In Spain, cannabis is included in the restricted plants list due to its harmful potential (1). To sale and cultivate cannabis is also forbidden (Article 368 PC). Nevertheless, cultivation for research, teaching and therapeutic purposes is allowed (2). Self-consumption is not punishable by law because the consumer is considered a sick person nor a criminal. Also possession prior to consumption is not unlawful, unless such consumption or possession is on the public via (street). The cannabis’seeds are not subject to audit and therefore to buy or selling them is legal.
Regarding the therapeutic use of cannabis, the Spanish authorities recognize the benefits of their effects for some diseases. The 2007 Report of Plan Nacional sobre Drogas, and institution that depends on the Ministry of Health, said that “there is scientific evidence for therapeutic use in the case of nausea and vomiting secondary to chemotherapy, loss of appetite in AIDS and terminal cancer and the treatment of neuropathic pain in multiple sclerosis.”
Jurisprudence based on judicial rulings (STS of December 12 1990 and January 17 1994) says that cultivation for self-consumption it is not a crime, since only cultivations for criminal purposes is a crime and self-consumption it is not it itself a crime (cannabis and its derivatives in the Spanish Criminal Law, Sergio Alvarez Herrero). Although there are frequent arrests because of domestic small plantations of marijuana, most of them are acquitted when self-consumption purposes have been demonstrated (LaVerdad.es 4-10-2008). The Spanish Ministry of Health confirms it in hisReport on Cannabis 2006 which states that “the Criminal Code does not consider a crime, in any case, consumption, possession for self-consumption and cultivation of cannabis whenever it is for self-use. There are also favourable rulings on the so-called “collective culture”, that is, harvests are shared between members of the same With regard to Cannabis Social Clubs, groups of farmers, who share their cannabis in a closed circle of members the legal situation is still unclear. While there have been several initiatives to regulate the situation in autonomous communities (Basque Country, Balearic Islands, Catalonia), members of the collective farming FAC-Andalucía (South Canal, 03.20.2014) have been procecuted and members of Pannagh have been threatened by up to 22 years in prison.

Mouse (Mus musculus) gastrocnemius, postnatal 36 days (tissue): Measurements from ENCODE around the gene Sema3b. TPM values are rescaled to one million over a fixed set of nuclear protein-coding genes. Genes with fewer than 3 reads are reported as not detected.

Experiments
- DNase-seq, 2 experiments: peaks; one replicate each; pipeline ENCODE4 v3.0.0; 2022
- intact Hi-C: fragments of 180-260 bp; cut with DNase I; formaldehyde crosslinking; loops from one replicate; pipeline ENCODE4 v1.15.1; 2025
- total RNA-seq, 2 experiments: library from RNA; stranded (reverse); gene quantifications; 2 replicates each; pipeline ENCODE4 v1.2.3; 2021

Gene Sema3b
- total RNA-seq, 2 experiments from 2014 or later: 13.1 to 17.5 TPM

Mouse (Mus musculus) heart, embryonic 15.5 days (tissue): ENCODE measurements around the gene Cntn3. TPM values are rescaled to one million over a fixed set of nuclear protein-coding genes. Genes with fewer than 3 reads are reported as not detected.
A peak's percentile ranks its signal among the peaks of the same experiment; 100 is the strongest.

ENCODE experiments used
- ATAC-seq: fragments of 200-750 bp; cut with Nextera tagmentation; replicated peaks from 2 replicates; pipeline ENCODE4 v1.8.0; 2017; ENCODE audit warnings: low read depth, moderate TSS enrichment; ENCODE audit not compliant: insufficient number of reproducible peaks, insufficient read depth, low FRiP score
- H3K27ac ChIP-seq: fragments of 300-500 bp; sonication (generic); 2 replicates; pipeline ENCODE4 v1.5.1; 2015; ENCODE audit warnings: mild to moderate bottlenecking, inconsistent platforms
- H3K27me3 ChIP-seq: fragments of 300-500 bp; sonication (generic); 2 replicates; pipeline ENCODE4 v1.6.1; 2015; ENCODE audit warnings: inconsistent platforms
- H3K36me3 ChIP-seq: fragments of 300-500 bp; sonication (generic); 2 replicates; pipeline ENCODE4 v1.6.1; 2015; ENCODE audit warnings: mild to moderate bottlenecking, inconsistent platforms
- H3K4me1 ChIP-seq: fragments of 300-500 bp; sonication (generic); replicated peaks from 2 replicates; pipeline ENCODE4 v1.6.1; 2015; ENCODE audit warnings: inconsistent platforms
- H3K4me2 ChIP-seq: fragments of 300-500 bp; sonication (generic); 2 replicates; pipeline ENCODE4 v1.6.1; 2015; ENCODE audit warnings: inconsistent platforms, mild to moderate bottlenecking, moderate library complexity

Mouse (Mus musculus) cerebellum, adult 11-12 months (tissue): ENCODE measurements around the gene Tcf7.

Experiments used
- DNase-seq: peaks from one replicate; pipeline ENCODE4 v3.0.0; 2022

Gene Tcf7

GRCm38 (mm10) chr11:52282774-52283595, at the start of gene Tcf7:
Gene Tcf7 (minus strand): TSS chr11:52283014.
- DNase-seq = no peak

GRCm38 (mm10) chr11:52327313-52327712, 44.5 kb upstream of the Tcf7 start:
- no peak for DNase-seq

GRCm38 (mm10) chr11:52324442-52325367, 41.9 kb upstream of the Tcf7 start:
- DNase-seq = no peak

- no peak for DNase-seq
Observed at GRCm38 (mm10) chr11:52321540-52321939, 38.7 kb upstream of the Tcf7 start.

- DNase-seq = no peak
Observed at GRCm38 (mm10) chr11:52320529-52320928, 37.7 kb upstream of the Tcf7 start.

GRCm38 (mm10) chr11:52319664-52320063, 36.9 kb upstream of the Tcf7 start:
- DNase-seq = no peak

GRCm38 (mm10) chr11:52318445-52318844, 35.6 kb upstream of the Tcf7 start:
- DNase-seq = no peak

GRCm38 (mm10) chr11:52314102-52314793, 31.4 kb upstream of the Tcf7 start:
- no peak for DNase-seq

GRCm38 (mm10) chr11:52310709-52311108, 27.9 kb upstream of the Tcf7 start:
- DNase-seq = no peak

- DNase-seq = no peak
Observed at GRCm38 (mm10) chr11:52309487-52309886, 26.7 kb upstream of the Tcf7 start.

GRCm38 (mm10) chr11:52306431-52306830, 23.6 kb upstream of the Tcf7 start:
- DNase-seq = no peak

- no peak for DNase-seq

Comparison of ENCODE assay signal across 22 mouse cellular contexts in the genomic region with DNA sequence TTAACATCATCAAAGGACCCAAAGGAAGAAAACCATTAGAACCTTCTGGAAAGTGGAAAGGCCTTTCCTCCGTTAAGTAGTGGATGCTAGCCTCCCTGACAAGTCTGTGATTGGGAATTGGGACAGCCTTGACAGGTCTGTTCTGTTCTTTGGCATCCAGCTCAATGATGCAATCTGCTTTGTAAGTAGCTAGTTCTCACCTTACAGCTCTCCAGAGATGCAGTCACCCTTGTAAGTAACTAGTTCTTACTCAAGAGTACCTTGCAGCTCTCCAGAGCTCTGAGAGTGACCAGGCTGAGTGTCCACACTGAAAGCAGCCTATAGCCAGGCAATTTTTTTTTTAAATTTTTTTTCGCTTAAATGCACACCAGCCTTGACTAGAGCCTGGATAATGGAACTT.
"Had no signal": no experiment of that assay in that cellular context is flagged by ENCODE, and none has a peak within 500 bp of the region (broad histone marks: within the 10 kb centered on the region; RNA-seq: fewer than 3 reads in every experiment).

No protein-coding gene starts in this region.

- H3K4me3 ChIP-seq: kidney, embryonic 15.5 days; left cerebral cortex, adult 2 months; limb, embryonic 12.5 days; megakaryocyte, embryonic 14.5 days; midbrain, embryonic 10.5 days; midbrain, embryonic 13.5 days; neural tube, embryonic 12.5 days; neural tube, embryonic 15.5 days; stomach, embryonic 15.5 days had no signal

Usually, Court decisions don’t get deeper on the therapeutic purposes and they ruling that there is no crime if the crop is for self-consumption. Two precedents were notorious: in 1999 an Austrian citizen with cancer was acquitted by a criminal court of Barcelona’s drug trafficking despite his arrest with two kilos of hashish at the airport in Barcelona. The defendant argued that he consumed the drug for therapeutic purposes. More recently, in 2006, a judge in Alicante acquitted a psychotherapist who cultivated 258 marijuana plants, weighing 3.5 kilos. The judge considered that there was enough evidence to show that marihuana helps the psychotherapist to treat the migraines so he made an inquiry to investigate the varieties.” In 2007 the head of the Criminal Justice 1 of Jaen, Jose Antonio Luccini, acquiited Mogon, a neighbor of 33 that was surprised in his marijuana plantation of more than 5.3 kilos by the police. The defence argued that marihuana was for self-consumption to treat a insupportable pain from irritable bowel disease and the Judge acquitted the neighbour although the amount “far exceeded the what may be used for this purpose.” Because the defendant voluntarily went in to the marihuana plantation judge considered that this demonstrated “good faith improper from who intended to smuggle.”
In recent decades the Spanish main source of illegal cannabis (hashish from near by Morocco) has been moved by the cultivation for self-consumption. In the context of a major social movement for legal marihuana, paraphernalia grow shops are numerous, as well as associations of farmersclaiming for a legal regulation that governs them and avoid the existing “legal vacuum”.
The authorized cannabinoid drugs that a doctor can prescribe in Spain are Cesamet® (oral capsules of nabilone) as “medications from abroad” since they are not on the market in Spain, and Sativex® (orobuccal cannabis extract) by the normal way for multiple sclerosis and as “compassionate use” for different indications, for which clinical studies are underway (spasticity in other diseases, neuropathic pain and cancer, among others). The cost of both are provided by the administration.
It is difficult to quantify the number of patients treated with approved cannabinoids in Spain. In addition, there are many patients self-medicate with cannabis. Those patients self-cultivate it or accepts the donation by another grower or growers’ association, with relative tranquillity.
Source (Last updated March 2014)
Spaniards say yes to cannabis legalisation
MORE than half of the Spanish population is in favour of legalising cannabis consumption, says study.
The investigation, carried out by the Foundation for Aid against Drug Addiction (FAD) revealed that a 52 per cent of Spaniards is supportive of cannabis consumption amongst adults.